Interpreting Decisions and Power: Legal Discourse or Legal Discord?

When:15 Oct 2013, 4pm - 5pm
Venue:Quadrangle 1001
Who:Debra Russell
Debra Russell

Interpreting & Translation Seminar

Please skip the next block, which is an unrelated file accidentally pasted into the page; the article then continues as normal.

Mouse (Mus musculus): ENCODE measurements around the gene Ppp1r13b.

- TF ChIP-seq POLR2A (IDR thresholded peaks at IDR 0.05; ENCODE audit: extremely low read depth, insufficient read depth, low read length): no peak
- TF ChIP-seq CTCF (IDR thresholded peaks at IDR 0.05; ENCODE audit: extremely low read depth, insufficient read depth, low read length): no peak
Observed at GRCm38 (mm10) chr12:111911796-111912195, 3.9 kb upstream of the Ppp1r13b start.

Interpreting legal discourse and working in legal interactions is an area that is fraught with power imbalances between the agents of the judicial system and the Deaf persons that come in contact with them. What decisions do interpreters make about their work that may contribute to this power differential in this specialized work? How do Deaf and non-deaf teams affect the power imbalance and how are these Deaf/non-deaf teams perceived by legal personnel? These are some of the questions that were explored in a qualitative study of ASL-English interpreters, based in Canada and the USA. The data were derived from a mixed methods study that involved an on-line survey and qualitative semi-structured interviews that created six case studies. The findings reveal the need for interpreters to be able to determine the mode of interpretation to be used based on the discourse created in the interaction. This finding stressed the need for interpreter’s to have highly refined discourse analysis skills in order to produce meaning-based interpretation. The findings also demonstrated some of the effective practices that experienced interpreter’s use in order to realistically deal with the power issues. Working in Deaf/non-deaf teams is an important factor in addressing the power imbalance and yet it is an area where some interpreters are reluctant to place themselves. The findings have implications for practitioners and those training interpreters for legal discourse and settings.

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